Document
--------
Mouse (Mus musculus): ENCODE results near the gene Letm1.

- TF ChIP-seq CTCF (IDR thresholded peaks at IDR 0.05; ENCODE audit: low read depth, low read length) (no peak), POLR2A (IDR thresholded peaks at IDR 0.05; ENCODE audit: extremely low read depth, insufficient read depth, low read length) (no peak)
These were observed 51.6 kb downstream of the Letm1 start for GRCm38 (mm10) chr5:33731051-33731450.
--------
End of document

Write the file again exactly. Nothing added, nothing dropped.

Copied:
Mouse (Mus musculus): ENCODE results near the gene Letm1.

- TF ChIP-seq CTCF (IDR thresholded peaks at IDR 0.05; ENCODE audit: low read depth, low read length) (no peak), POLR2A (IDR thresholded peaks at IDR 0.05; ENCODE audit: extremely low read depth, insufficient read depth, low read length) (no peak)
These were observed 51.6 kb downstream of the Letm1 start for GRCm38 (mm10) chr5:33731051-33731450.